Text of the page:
NH death row inmate's appeal targets Attorney General's office
The entire New Hampshire Attorney General's office should disqualify itself from death row inmate Michael K. Addison's appeal and turn the case over to a special prosecutor given the state may have accessed key defense strategies and privileged documents when it recruited one of Addison's defense attorneys to work for its office last July.
In a 40-page motion filed Monday, defense attorney Andrew R. Schulman asked the state Supreme Court to order the Attorney General's office to immediately remove itself from all direct or collateral appeals of the state's first modern-era death penalty case.
Failing that, Schulman seeks a court order disqualifying anyone employed by or associated with the Attorney General's office in the two-month period when former New Hampshire Public Defender Lisa Wolford joined the office until she was effectively "screened" from prosecutors handling Addison's direct appeal last September.
Not only was Wolford not "screened" to ensure prosecutors could not gain access to confidential information and strategies related to Addison's appeal, but Wolford also brought with her at least one confidential document related to the appeal with her to the Attorney General's office and installed it on its computer network, Schulman wrote. That document dealt with aggravating factors — an issue that has yet to be argued on appeal.
New Hampshire Attorney General Joseph A. Foster said Thursday he has yet to review the motion.
"I knew the issue was out there and a motion might be filed. We will be reviewing it and filing an appropriate objection. Other than that, I can't comment yet," Foster said. Foster was sworn in May 15 as Attorney General to succeed Michael A. Delaney, whose term ended March 31.
Addison, 33, is the first and only person sentenced to death since the state's capital murder law went into effect in 1977. A Hillsborough County Superior Court North jury in 2008 found the former Boston street gang member, guilty of capital murder in the 2006 shooting death of Manchester Police Officer Michael L. Briggs, 35, and imposed the death penalty.
Addison's appeal of his conviction and sentence has been briefed and argued before the state Supreme Court. An order is pending. If Addison does not prevail in this phase of the process, the appeal would proceed to the third stage to explore the issue of proportionality review.
Wolford joined Addison's appellate defense team in 2009 while his appeal was pending. She met at least once with Addison on death row, was his attorney of record in the Supreme Court and worked extensively with his defense team in brainstorming and drafting legal strategies related to proportionality review and the sufficiency of aggravating factors needed to impose a death sentence.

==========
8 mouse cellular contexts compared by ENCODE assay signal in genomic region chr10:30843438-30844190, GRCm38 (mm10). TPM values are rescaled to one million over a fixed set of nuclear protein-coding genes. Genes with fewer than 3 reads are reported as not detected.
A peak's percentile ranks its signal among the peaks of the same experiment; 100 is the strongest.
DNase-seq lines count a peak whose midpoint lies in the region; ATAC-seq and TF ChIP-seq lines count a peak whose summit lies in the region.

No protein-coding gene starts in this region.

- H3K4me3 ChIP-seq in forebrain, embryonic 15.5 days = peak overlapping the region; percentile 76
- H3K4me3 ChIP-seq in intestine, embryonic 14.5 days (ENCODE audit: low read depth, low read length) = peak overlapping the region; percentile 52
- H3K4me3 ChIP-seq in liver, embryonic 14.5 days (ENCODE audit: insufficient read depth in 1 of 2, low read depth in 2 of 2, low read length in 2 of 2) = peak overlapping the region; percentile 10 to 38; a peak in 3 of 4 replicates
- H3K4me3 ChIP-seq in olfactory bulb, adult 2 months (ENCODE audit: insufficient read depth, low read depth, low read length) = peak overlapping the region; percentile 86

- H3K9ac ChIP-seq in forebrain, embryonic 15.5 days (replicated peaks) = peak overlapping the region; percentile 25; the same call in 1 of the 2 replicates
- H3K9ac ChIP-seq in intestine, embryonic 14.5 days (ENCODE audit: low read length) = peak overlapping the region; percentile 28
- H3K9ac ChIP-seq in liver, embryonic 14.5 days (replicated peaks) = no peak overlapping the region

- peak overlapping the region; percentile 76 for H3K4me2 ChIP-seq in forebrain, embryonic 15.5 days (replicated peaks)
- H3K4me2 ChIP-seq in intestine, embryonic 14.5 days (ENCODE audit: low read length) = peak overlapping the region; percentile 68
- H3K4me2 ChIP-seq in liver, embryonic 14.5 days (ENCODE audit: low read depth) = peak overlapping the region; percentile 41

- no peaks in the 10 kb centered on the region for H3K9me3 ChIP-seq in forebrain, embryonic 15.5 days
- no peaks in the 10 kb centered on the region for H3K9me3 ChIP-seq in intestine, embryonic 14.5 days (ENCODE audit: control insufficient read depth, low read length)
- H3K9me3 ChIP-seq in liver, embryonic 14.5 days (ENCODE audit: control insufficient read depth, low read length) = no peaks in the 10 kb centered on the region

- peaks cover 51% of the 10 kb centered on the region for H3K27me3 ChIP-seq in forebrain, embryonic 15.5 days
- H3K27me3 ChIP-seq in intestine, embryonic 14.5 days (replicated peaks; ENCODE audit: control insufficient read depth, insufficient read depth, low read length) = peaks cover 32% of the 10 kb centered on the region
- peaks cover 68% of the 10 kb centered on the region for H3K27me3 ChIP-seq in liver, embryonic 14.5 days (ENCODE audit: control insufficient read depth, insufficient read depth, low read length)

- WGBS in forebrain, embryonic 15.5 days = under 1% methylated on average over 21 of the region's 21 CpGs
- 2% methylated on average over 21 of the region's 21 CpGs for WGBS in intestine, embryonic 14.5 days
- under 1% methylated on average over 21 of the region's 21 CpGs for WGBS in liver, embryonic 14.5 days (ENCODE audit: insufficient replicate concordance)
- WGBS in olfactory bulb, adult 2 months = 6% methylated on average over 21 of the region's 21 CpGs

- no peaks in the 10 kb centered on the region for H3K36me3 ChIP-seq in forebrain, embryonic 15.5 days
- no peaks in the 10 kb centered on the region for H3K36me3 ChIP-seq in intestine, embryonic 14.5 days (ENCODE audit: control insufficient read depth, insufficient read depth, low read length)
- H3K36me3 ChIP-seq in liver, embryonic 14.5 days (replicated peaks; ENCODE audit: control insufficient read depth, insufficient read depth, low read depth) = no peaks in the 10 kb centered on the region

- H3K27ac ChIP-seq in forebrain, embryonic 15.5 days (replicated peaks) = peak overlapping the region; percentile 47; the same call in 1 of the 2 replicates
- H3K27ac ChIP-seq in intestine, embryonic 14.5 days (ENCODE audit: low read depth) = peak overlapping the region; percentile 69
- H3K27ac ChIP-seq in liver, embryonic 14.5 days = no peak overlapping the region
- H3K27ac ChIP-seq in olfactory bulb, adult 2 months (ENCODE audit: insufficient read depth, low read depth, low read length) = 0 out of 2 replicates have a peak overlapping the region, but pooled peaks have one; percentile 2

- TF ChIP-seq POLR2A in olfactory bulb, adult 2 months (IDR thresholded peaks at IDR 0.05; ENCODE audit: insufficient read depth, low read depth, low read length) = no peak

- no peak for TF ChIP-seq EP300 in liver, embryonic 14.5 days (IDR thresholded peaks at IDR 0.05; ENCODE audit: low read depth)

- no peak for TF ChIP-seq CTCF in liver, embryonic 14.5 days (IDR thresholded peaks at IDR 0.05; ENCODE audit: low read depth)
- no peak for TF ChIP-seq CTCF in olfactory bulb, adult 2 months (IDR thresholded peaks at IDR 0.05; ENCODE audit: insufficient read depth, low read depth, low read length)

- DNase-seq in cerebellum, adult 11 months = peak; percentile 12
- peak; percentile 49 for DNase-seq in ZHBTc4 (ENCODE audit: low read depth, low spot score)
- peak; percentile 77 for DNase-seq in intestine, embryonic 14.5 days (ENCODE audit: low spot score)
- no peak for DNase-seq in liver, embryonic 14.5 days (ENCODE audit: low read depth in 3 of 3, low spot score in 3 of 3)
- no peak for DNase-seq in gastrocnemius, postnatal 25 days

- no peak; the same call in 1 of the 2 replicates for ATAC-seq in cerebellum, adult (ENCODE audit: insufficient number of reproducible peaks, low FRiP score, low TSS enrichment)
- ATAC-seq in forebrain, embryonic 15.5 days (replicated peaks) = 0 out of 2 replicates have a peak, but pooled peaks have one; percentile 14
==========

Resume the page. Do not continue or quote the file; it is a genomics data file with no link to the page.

Addison's attorney claims Wolford was privy to what arguments the defense would make, what responses from the state it feared most and other critical strategies.
"In poker terms, she not only knows the defense team's hand, but how the defense intends to play it. In chess terms, she knows how many moves ahead the defense has thought and how it is likely to react to the prosecution's moves and the court's rulings. In football terms, she has her old team's playbook," Schulman wrote.
"In our profession's terms, she has confidential and privileged information including not only privileged client communications but also attorney work product consisting of the mental impressions of the defense team," he added.
Schulman claims then Attorney General Delaney failed to implement an adequate screening procedure when Wolford joined his staff even though he was warned of this in writing by then Executive Director of the Public Defender Program Christopher Keating on June 11, 2012, about a month before Wolford became a prosecutor.
While Delaney replied that he would "ensure Lisa Wolford is screened from any matter in which she had involvement as a public defender," Schulman claims Delaney failed to follow through on this promises. It was only two months later that screening measures were enacted, he claimed.
If the court denies the defense request to disqualify the Attorney General's office from the appeal, the defense asked that a special master be appointed to supervise discovery and conduct fact finding to determine if any confidences were betrayed.